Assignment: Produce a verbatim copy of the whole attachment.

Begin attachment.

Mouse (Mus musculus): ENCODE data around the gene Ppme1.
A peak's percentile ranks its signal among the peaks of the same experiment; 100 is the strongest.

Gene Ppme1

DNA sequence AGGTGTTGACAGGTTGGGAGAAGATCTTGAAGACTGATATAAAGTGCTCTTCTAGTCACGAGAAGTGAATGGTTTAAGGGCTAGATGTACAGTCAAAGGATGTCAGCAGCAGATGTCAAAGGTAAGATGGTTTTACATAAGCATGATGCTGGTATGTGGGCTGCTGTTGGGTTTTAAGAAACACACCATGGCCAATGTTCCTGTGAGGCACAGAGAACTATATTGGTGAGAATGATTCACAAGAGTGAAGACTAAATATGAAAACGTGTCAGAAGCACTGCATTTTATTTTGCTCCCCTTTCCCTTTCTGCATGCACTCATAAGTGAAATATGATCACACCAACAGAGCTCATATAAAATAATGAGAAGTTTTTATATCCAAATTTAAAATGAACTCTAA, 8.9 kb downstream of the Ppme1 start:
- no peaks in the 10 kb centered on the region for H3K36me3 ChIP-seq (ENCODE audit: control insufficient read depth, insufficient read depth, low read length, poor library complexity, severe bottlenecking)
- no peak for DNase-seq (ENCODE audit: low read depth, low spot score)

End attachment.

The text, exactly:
Mouse (Mus musculus): ENCODE data around the gene Ppme1.
A peak's percentile ranks its signal among the peaks of the same experiment; 100 is the strongest.

Gene Ppme1

DNA sequence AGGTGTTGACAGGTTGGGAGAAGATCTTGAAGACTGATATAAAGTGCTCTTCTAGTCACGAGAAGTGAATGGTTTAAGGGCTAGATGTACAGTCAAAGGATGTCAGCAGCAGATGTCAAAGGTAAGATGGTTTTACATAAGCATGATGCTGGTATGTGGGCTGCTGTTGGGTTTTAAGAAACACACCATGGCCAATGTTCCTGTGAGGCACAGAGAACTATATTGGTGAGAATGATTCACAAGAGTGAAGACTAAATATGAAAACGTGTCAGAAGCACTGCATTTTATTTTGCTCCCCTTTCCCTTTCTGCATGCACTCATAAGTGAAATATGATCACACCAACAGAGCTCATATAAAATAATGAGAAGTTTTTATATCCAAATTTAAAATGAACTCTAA, 8.9 kb downstream of the Ppme1 start:
- no peaks in the 10 kb centered on the region for H3K36me3 ChIP-seq (ENCODE audit: control insufficient read depth, insufficient read depth, low read length, poor library complexity, severe bottlenecking)
- no peak for DNase-seq (ENCODE audit: low read depth, low spot score)